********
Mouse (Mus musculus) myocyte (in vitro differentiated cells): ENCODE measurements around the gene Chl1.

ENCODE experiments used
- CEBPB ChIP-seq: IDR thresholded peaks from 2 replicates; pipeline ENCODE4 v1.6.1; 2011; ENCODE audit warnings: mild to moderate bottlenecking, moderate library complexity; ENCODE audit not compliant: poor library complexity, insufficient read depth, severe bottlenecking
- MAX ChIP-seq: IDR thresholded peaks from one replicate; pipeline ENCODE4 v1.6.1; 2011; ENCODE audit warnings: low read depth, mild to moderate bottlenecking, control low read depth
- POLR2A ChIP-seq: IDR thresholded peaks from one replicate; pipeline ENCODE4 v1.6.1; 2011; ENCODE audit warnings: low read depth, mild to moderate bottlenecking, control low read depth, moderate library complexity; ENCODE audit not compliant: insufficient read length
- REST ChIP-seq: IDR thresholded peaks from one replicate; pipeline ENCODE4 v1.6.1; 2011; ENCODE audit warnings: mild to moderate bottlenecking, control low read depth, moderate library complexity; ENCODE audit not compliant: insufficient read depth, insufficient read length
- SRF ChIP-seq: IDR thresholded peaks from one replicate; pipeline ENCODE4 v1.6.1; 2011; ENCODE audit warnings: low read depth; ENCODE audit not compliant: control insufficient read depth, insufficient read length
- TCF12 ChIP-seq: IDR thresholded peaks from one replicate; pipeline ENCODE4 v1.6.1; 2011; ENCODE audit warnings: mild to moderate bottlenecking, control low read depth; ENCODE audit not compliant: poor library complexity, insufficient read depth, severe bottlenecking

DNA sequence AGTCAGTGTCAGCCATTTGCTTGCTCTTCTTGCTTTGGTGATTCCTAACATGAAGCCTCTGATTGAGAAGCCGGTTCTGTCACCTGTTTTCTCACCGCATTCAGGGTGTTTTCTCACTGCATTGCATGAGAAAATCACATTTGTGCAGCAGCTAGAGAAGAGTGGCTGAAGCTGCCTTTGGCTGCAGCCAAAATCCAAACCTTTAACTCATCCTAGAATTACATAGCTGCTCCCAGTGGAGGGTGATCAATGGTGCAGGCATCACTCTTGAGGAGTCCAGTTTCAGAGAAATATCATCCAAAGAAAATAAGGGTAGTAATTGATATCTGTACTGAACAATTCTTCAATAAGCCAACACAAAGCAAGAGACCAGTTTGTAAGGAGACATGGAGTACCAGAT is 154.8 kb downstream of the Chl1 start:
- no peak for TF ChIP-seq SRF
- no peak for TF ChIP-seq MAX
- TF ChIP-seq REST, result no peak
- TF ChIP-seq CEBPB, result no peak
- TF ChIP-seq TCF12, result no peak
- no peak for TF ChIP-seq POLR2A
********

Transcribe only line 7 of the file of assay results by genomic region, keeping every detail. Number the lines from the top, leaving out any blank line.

- SRF ChIP-seq: IDR thresholded peaks from one replicate; pipeline ENCODE4 v1.6.1; 2011; ENCODE audit warnings: low read depth; ENCODE audit not compliant: control insufficient read depth, insufficient read length